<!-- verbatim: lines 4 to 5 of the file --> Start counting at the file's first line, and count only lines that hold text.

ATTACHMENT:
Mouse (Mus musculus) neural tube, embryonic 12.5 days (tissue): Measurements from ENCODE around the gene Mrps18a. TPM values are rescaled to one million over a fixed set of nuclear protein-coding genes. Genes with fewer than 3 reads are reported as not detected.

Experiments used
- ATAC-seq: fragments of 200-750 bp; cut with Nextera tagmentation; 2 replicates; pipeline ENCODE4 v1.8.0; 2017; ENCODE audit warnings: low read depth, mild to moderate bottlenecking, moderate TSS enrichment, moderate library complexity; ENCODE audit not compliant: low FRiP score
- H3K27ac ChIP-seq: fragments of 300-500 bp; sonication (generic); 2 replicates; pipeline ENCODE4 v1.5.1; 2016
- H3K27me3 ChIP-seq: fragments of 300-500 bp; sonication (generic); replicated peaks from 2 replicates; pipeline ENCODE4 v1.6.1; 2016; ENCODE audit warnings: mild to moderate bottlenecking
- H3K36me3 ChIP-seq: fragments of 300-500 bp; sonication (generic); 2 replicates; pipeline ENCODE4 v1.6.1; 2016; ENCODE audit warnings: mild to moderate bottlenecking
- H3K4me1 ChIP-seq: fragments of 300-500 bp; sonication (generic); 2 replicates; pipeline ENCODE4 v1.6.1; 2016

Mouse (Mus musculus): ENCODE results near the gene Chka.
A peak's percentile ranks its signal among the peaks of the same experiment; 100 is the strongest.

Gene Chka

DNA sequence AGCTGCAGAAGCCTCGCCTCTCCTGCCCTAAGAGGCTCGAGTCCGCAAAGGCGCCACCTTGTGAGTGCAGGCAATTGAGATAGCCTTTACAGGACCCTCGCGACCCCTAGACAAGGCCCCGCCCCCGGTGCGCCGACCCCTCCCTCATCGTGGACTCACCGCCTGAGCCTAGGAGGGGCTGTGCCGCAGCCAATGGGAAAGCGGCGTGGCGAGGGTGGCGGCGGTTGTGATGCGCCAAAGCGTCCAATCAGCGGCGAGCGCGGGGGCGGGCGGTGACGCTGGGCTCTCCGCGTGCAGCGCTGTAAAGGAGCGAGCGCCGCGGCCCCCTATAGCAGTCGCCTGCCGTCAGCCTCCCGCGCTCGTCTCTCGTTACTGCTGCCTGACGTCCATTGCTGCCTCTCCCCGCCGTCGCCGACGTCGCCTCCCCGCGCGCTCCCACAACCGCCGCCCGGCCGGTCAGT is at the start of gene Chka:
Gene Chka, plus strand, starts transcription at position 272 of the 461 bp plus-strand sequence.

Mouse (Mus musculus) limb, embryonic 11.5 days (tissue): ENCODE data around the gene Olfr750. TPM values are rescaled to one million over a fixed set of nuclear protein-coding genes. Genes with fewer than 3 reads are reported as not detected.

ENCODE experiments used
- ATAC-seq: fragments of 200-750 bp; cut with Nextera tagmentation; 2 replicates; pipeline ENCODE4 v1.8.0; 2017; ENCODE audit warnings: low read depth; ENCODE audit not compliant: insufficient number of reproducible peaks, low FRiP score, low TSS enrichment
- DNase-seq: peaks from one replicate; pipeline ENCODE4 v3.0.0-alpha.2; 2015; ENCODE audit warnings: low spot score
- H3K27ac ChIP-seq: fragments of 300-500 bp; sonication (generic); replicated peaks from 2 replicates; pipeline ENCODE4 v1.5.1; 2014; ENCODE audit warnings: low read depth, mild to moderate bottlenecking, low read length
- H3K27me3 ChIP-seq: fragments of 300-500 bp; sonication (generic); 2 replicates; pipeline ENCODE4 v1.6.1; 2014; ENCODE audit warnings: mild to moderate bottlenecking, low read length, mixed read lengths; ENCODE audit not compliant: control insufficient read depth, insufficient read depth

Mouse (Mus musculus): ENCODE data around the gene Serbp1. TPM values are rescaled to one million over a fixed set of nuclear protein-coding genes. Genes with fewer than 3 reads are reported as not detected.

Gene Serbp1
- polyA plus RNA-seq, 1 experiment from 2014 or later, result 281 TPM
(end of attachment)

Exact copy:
- H3K27ac ChIP-seq: fragments of 300-500 bp; sonication (generic); 2 replicates; pipeline ENCODE4 v1.5.1; 2016
- H3K27me3 ChIP-seq: fragments of 300-500 bp; sonication (generic); replicated peaks from 2 replicates; pipeline ENCODE4 v1.6.1; 2016; ENCODE audit warnings: mild to moderate bottlenecking